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CHEK2 Gene Variant Possibly Linked to Risk of Developing Clear Cell Kidney Cancer

By: Joseph Fanelli
Posted: Friday, April 3, 2020

According to a case study initially slated for presentation at the 2020 NCCN Annual Conference (Abstract CLO20-032) and published in the JNCCN–Journal of the National Comprehensive Cancer Network, a link between the presence of a pathogenic variant in the gene CHEK2 and an increase in the lifetime risk of developing clear cell renal carcinoma may have been identified. Catherine Steding, PhD, of Indiana State University, Terre Haute, and colleagues, stressed that if this association can be established with additional research, a patient’s family history of clear cell kidney cancer may be a valuable source of information for health-care providers conducting cancer screening.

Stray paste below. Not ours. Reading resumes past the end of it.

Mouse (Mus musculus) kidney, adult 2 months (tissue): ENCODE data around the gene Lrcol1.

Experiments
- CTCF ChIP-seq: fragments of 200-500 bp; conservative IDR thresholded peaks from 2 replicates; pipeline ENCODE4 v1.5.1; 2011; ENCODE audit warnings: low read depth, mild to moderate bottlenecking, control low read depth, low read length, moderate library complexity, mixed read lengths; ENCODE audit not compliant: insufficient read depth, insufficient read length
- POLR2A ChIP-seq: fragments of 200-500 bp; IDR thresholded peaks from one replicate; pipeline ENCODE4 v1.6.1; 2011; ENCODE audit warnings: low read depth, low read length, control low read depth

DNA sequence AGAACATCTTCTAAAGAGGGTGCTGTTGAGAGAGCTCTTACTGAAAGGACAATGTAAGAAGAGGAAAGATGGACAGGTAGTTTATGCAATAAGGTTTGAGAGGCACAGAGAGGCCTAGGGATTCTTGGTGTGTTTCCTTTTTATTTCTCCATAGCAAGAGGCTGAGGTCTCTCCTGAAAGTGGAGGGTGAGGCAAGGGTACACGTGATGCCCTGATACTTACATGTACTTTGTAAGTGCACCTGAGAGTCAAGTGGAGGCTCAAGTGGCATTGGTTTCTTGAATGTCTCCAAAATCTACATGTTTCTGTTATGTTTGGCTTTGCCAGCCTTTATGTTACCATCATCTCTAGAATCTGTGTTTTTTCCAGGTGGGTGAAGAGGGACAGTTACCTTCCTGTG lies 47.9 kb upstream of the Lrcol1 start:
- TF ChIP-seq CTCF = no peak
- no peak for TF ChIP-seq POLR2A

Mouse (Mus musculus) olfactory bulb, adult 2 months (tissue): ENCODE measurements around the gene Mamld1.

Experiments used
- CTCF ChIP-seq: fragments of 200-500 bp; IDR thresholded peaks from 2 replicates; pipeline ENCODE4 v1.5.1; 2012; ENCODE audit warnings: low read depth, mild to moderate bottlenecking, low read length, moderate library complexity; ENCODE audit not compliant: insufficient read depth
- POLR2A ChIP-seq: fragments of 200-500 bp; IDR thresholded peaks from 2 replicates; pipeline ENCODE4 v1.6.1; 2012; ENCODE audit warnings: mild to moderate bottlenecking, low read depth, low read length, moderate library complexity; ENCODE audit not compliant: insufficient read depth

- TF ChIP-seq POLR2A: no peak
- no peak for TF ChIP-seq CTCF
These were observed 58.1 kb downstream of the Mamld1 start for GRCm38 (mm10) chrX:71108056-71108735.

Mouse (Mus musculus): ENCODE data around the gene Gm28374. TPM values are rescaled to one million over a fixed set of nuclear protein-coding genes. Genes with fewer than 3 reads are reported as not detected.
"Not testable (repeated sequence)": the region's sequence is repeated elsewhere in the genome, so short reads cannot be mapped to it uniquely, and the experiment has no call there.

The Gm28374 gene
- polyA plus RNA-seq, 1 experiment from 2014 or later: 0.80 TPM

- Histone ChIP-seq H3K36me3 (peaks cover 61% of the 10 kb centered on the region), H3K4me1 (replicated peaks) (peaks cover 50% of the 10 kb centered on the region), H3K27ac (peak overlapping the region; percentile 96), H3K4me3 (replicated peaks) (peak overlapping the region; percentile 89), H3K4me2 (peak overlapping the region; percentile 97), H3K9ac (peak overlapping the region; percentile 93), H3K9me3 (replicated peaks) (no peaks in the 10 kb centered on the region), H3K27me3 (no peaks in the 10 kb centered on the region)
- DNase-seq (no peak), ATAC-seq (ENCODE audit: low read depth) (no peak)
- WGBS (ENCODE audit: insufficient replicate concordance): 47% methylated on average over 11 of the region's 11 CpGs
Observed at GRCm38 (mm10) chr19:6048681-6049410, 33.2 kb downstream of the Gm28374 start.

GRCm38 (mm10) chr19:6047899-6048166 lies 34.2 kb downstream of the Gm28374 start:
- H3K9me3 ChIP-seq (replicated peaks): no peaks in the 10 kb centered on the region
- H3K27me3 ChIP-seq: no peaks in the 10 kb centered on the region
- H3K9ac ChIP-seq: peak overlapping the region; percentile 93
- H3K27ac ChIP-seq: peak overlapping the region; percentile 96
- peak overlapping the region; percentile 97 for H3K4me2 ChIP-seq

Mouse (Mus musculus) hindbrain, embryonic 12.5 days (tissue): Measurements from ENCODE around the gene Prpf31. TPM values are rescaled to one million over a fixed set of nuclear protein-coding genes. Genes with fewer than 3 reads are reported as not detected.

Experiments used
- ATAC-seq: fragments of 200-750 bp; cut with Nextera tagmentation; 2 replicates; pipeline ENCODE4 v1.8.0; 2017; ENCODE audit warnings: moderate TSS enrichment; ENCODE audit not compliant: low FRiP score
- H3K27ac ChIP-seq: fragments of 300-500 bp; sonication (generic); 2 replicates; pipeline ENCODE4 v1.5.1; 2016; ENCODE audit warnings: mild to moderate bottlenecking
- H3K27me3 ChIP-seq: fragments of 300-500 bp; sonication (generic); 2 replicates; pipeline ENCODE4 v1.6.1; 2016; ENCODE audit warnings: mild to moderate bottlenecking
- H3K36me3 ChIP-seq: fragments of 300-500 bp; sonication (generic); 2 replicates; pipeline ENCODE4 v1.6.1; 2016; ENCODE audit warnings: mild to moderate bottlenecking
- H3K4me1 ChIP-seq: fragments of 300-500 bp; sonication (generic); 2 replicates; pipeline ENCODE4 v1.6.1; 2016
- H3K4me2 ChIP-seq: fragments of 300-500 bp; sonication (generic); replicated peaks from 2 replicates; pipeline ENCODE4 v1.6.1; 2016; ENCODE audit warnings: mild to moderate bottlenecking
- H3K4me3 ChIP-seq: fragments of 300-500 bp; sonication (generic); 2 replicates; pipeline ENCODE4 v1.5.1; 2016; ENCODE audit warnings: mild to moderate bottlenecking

“[These findings] could also impact medical management recommendations for patients who are found to have a pathogenic variant in CHEK2,” the authors added.

In this study, the authors explored the personal history of a patient with clear cell renal and gastric cancers, as well as an additional family history of clear cell renal and breast cancers. The patient also exhibited an IVS2+1G>A pathogenic variant in CHEK2, which is known to be associated with an increased lifetime risk of developing male and female breast cancer, colorectal cancer, and prostate cancer.

The patient’s twin brother also had a history of clear cell renal carcinoma, and two unaffected siblings demonstrated the same pathogenic variant. Additionally, another sibling of the patient had a history of clear cell renal carcinoma but had died before genetic testing was completed.

Disclosure: The authors reported no conflicts of interest.



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